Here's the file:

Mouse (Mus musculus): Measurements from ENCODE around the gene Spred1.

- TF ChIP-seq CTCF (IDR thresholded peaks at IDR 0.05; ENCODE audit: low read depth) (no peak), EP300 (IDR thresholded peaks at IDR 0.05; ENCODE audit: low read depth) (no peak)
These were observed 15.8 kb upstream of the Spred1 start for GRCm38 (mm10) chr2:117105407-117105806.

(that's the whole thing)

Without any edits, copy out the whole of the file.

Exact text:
Mouse (Mus musculus): Measurements from ENCODE around the gene Spred1.

- TF ChIP-seq CTCF (IDR thresholded peaks at IDR 0.05; ENCODE audit: low read depth) (no peak), EP300 (IDR thresholded peaks at IDR 0.05; ENCODE audit: low read depth) (no peak)
These were observed 15.8 kb upstream of the Spred1 start for GRCm38 (mm10) chr2:117105407-117105806.